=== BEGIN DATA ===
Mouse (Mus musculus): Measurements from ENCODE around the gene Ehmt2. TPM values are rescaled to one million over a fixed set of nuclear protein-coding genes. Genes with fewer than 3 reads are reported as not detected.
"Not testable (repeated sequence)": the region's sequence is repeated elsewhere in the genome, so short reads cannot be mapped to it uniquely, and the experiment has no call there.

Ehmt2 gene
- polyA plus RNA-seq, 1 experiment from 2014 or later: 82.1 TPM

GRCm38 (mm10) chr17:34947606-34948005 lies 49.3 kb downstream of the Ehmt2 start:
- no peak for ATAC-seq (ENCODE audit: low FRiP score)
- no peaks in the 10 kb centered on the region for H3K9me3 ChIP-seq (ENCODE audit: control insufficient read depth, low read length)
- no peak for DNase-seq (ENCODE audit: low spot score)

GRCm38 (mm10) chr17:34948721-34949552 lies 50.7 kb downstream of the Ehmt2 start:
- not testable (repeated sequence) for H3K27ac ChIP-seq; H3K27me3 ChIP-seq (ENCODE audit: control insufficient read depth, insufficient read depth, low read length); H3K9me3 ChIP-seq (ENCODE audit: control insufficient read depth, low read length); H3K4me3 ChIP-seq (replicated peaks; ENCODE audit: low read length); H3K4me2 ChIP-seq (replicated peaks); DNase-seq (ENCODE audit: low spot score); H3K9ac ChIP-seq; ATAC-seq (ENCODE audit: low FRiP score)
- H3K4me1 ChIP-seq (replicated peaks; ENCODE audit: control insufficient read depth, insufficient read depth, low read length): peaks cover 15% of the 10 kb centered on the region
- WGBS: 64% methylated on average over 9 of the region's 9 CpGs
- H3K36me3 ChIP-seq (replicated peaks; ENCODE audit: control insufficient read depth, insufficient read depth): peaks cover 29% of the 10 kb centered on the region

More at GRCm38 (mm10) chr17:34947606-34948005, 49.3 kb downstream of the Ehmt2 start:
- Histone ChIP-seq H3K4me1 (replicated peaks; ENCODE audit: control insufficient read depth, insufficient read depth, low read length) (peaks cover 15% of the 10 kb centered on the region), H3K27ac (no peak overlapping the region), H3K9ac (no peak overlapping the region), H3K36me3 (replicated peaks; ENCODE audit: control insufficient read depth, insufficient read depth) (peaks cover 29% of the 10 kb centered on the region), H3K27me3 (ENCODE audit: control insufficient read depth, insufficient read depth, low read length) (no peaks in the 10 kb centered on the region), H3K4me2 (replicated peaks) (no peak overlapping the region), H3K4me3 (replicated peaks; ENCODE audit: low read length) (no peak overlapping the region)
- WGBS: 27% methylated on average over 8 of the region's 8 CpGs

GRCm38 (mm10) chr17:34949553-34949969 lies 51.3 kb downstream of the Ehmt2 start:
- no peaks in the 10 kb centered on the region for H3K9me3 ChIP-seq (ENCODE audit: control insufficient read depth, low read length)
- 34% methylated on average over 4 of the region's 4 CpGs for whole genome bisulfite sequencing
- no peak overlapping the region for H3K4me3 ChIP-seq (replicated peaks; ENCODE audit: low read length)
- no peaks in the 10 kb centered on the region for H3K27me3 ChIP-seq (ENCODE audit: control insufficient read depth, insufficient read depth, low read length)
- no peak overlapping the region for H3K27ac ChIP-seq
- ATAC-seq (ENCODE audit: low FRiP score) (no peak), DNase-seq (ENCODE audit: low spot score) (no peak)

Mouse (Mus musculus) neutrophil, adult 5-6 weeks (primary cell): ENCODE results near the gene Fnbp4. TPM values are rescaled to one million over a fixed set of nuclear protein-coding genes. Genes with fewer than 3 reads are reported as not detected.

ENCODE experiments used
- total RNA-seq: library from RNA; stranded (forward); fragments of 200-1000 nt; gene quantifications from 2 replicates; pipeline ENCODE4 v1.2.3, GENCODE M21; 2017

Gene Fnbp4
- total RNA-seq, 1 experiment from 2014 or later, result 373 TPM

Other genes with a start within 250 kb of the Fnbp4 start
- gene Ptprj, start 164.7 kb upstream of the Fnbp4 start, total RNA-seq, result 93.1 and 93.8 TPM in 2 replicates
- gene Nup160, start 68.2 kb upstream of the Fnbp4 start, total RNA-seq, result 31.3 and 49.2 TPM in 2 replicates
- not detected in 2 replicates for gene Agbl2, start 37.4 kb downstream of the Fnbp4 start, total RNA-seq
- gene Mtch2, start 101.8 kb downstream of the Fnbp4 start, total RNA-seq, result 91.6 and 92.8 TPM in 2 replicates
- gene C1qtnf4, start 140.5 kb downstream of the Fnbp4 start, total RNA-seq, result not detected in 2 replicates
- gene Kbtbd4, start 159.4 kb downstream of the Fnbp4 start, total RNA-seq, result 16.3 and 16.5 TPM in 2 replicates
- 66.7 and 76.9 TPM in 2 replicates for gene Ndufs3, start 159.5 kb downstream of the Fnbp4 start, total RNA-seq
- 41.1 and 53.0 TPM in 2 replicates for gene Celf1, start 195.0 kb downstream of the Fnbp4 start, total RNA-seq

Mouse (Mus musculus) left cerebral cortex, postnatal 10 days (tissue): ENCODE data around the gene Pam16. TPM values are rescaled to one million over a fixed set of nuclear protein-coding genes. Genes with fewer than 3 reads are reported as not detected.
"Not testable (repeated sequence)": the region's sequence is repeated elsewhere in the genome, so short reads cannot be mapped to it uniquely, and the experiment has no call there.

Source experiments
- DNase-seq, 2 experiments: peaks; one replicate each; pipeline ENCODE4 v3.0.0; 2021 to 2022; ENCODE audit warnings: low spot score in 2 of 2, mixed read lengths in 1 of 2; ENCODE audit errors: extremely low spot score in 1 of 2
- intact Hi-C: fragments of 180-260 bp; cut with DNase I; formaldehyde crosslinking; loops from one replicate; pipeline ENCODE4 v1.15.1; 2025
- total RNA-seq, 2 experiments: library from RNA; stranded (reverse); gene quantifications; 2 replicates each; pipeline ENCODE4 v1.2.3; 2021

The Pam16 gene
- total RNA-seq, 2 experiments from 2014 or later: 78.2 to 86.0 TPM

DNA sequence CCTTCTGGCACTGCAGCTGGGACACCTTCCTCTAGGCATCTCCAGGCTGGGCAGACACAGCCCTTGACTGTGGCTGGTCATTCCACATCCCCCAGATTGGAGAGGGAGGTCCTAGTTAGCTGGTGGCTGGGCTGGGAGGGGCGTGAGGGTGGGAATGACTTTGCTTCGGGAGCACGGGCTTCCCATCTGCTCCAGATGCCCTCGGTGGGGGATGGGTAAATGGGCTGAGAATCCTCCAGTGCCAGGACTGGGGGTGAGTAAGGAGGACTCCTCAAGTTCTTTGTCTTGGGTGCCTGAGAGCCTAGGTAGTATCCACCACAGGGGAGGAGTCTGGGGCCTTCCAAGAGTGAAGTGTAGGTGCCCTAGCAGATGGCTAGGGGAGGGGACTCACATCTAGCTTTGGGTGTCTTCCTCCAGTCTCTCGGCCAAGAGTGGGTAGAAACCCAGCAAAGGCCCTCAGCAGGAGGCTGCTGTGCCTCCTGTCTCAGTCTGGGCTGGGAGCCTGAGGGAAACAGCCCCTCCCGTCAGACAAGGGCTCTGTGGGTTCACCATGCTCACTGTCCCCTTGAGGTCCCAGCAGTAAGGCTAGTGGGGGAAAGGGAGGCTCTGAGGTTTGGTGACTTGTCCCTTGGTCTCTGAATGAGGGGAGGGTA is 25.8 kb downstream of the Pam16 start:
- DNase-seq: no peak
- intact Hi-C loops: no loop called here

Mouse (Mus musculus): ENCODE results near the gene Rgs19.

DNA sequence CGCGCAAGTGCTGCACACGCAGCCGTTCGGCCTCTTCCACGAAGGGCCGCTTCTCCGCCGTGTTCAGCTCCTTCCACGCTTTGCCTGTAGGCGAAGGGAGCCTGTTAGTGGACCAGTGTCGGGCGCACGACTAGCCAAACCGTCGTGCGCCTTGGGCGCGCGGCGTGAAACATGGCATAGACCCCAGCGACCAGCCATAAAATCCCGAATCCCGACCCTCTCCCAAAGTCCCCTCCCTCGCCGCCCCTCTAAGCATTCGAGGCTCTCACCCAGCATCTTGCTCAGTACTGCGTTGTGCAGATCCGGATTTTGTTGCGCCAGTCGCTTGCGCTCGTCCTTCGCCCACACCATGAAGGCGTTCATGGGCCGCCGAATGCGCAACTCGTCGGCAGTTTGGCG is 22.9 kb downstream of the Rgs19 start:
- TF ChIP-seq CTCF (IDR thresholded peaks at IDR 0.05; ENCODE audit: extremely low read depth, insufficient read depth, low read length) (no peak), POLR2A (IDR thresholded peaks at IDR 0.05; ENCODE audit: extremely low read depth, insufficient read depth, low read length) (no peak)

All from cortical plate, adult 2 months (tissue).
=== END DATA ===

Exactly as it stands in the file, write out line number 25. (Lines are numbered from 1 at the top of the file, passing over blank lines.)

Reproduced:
ENCODE experiments used